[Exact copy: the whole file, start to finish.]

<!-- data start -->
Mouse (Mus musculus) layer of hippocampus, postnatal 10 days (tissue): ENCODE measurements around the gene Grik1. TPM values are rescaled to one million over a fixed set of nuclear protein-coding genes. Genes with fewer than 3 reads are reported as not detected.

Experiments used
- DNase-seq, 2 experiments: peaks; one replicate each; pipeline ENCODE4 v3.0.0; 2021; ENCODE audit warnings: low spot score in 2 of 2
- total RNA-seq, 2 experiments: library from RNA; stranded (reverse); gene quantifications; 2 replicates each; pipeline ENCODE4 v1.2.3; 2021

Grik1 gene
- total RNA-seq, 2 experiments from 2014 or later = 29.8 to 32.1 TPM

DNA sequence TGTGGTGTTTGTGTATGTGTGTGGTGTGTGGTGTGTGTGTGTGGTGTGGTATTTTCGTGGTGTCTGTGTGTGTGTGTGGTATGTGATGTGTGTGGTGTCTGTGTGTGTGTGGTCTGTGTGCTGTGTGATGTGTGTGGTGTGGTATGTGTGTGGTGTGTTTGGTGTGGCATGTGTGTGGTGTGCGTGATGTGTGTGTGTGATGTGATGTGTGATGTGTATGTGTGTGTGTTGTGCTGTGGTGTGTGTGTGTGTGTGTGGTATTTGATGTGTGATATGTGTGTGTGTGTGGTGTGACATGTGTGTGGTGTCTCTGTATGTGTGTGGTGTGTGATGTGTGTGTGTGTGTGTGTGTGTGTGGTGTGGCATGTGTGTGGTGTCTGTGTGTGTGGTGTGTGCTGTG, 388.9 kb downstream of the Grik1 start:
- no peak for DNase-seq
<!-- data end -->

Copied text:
Mouse (Mus musculus) layer of hippocampus, postnatal 10 days (tissue): ENCODE measurements around the gene Grik1. TPM values are rescaled to one million over a fixed set of nuclear protein-coding genes. Genes with fewer than 3 reads are reported as not detected.

Experiments used
- DNase-seq, 2 experiments: peaks; one replicate each; pipeline ENCODE4 v3.0.0; 2021; ENCODE audit warnings: low spot score in 2 of 2
- total RNA-seq, 2 experiments: library from RNA; stranded (reverse); gene quantifications; 2 replicates each; pipeline ENCODE4 v1.2.3; 2021

Grik1 gene
- total RNA-seq, 2 experiments from 2014 or later = 29.8 to 32.1 TPM

DNA sequence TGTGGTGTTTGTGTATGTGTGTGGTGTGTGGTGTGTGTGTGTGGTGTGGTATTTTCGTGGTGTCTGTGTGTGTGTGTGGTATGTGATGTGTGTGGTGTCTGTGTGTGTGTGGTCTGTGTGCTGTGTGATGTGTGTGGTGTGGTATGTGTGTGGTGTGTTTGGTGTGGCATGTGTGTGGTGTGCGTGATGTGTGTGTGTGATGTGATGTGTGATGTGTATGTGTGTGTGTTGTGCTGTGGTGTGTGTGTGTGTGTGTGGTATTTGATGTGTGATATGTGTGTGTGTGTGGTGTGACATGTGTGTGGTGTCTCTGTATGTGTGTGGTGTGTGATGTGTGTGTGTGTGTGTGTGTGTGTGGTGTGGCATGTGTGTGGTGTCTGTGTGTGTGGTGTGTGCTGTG, 388.9 kb downstream of the Grik1 start:
- no peak for DNase-seq